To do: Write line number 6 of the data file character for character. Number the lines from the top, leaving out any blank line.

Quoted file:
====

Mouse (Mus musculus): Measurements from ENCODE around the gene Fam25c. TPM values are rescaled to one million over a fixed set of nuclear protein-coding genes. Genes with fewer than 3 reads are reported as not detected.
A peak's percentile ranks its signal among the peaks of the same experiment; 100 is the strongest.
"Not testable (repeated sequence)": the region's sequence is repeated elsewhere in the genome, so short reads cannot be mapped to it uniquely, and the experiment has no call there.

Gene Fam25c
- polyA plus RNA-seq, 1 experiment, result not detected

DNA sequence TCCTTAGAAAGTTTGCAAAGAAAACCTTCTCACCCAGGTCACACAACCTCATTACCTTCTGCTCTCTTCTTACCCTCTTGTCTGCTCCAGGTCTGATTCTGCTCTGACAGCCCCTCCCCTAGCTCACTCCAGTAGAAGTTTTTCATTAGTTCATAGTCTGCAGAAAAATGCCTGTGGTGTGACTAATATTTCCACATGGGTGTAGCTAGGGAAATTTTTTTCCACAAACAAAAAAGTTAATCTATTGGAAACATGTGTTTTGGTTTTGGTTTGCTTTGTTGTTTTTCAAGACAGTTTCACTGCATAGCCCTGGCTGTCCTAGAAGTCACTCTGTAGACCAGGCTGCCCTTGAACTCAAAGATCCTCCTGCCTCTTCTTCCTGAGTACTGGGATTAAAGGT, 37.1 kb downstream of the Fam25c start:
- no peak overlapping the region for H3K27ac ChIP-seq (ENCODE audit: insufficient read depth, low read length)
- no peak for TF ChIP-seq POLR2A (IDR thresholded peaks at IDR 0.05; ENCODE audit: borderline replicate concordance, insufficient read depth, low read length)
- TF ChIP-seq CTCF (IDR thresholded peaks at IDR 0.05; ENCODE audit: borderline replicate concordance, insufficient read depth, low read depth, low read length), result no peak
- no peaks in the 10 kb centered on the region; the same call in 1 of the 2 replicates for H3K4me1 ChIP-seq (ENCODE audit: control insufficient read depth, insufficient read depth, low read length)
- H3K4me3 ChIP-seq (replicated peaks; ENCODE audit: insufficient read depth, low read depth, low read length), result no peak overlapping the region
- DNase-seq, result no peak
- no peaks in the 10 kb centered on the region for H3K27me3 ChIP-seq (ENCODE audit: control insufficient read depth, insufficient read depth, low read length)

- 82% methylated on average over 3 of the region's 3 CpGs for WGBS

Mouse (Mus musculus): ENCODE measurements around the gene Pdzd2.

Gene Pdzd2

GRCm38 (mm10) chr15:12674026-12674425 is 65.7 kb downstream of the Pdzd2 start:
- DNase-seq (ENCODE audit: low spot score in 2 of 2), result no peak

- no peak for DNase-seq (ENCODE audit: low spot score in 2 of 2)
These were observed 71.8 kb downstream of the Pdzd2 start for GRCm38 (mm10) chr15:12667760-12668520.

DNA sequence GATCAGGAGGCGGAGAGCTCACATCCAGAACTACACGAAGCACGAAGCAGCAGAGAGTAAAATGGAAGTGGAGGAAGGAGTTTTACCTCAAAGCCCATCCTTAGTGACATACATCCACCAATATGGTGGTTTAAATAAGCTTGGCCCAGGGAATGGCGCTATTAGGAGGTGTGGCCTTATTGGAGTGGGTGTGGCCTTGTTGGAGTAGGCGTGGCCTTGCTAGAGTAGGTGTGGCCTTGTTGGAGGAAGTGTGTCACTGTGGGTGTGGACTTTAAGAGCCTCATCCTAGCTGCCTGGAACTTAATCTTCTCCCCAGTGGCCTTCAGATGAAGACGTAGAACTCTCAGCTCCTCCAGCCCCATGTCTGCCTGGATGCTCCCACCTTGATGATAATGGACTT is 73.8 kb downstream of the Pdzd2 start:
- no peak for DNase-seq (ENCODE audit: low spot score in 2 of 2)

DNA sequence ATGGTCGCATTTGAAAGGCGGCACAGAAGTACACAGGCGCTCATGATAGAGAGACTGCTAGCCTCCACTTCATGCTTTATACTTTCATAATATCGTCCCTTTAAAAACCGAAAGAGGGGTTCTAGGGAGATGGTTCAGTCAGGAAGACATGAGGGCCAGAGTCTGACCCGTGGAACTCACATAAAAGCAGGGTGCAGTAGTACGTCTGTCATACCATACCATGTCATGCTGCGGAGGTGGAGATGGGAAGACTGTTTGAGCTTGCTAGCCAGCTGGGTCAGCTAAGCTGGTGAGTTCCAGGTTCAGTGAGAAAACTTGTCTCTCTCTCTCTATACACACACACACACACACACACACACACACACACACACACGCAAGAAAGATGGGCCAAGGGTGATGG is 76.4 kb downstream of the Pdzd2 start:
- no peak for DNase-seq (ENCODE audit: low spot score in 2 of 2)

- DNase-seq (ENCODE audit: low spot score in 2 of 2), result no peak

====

DNA sequence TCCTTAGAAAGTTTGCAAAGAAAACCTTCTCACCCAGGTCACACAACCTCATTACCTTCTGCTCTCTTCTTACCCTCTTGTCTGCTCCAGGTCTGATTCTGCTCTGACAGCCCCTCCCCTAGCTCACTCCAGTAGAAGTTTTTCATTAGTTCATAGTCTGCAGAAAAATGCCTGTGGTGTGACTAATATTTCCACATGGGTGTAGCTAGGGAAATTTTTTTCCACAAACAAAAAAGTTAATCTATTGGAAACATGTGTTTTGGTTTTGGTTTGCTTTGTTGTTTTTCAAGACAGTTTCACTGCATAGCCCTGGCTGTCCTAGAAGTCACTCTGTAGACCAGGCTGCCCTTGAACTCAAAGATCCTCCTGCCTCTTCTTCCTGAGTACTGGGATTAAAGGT, 37.1 kb downstream of the Fam25c start: